We may be adversely affected by changes in the actual or perceived soundness or condition of other financial institutions.
Our ability to engage in routine funding transactions could be adversely affected by the actions and commercial and financial soundness of other financial institutions. Financial institutions are closely related as a result of trading, investment, liquidity management, clearing, counterparty and other relationships. Loss of public confidence in any one institution, including through default, could lead to liquidity and credit problems, losses, or defaults for other institutions. Even the perceived lack of creditworthiness of, or questions about, a counterparty may lead to market-wide liquidity and credit problems, losses, or defaults by various institutions. This systemic risk may adversely affect financial intermediaries, such as clearing agencies, banks and exchanges we interact with on a daily basis or key funding providers such as the Federal Home Loan Banks, any of which could have a material adverse effect on our access to liquidity or otherwise have a material adverse effect on our business, financial condition, or results of operations.
Risks Relating to Dividends and our Common Stock
Our future ability to pay dividends is subject to restrictions.
As a holding company with no significant assets other than the Bank, we depend on dividends from the Bank to fund our operating expense, payments of interest on our junior subordinated debentures, and estimated tax payments. Our ability to continue to pay dividends depends in large part upon our receipt of dividends or other capital distributions from the Bank. The ability of the Bank to pay dividends or make other capital distributions to us is subject to the restrictions in the California Financial Code. In addition, it is possible, depending upon the financial condition of the Bank and other factors, that the FRB, the FDIC and/or the DBO could assert that payment of dividends or other payments is an unsafe or unsound practice. The amount that the Bank may pay in dividends is further restricted due to the fact that the Bank must maintain a certain minimum amount of capital to be considered a “well capitalized” institution as well as a separate capital conservation buffer, as further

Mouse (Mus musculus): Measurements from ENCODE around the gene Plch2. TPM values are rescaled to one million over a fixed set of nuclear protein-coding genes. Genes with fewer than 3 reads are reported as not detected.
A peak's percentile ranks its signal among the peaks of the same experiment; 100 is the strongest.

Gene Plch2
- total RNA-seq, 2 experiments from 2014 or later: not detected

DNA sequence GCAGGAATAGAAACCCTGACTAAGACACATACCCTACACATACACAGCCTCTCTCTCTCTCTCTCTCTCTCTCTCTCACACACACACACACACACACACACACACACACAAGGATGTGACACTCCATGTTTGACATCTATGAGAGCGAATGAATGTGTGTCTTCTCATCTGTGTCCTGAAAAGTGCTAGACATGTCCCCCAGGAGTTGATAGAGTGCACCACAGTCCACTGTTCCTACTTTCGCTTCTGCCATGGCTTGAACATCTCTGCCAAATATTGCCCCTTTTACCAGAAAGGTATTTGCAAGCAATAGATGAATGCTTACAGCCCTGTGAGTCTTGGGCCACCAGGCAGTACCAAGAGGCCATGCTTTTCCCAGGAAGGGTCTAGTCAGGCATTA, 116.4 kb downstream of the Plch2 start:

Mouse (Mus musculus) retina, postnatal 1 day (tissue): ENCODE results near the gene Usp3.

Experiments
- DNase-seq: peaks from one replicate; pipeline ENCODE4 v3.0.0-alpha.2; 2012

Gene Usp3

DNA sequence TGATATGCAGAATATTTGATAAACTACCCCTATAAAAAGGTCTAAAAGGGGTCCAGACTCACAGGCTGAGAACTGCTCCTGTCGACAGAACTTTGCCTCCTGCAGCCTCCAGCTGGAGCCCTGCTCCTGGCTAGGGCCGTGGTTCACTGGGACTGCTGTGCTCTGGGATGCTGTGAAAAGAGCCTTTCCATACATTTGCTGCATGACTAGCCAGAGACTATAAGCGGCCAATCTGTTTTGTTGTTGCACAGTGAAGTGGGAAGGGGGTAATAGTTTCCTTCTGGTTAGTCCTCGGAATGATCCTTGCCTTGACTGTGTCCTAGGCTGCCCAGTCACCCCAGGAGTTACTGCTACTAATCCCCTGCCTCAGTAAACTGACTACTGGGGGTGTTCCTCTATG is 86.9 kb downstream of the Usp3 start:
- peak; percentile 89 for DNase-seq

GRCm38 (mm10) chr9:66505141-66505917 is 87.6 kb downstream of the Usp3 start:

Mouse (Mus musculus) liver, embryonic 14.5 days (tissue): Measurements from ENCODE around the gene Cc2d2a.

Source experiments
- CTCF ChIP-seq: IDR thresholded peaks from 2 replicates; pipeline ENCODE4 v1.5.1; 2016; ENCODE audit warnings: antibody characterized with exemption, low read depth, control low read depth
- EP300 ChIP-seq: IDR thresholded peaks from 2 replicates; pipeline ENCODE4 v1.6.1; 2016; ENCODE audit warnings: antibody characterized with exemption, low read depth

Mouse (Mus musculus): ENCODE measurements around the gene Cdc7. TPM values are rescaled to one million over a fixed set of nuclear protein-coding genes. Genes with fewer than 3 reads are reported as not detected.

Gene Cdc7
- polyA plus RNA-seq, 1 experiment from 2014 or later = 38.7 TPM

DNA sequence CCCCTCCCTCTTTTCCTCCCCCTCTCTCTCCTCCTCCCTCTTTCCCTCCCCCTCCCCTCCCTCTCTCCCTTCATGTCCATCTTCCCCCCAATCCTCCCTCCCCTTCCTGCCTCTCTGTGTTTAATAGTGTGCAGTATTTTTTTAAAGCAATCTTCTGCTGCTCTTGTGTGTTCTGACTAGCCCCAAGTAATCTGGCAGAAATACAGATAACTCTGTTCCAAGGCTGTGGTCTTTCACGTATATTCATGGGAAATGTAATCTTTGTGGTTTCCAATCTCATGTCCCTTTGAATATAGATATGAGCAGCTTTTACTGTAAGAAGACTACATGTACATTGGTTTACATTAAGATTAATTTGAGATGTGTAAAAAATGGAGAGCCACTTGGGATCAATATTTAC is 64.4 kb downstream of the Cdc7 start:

described under “Item 7 - Management's Discussion and Analysis of Operations - Regulatory Matters- Dividends” in this report.
In the event the Bank is unable to pay dividends to the Holding Company, it is likely that we, in turn, would have to discontinue capital distributions in the form of dividends or share repurchases and may have difficulty meeting our other financial obligations, including payments in respect of any outstanding indebtedness or subordinated debentures. The inability of the Bank to pay dividends to the Holding Company could have a material adverse effect on our business, including the market price of our common stock.
Our Holding Company expenses and obligations with respect to our trust preferred securities and corresponding junior subordinated deferrable interest debentures issued by us may also limit or impair our ability to declare or pay dividends.
As of December 31, 2018, the Bank paid approximately $6,947,000 in dividends to our Holding Company. No assurances can be given that our future performance will justify the payment of dividends in any particular year.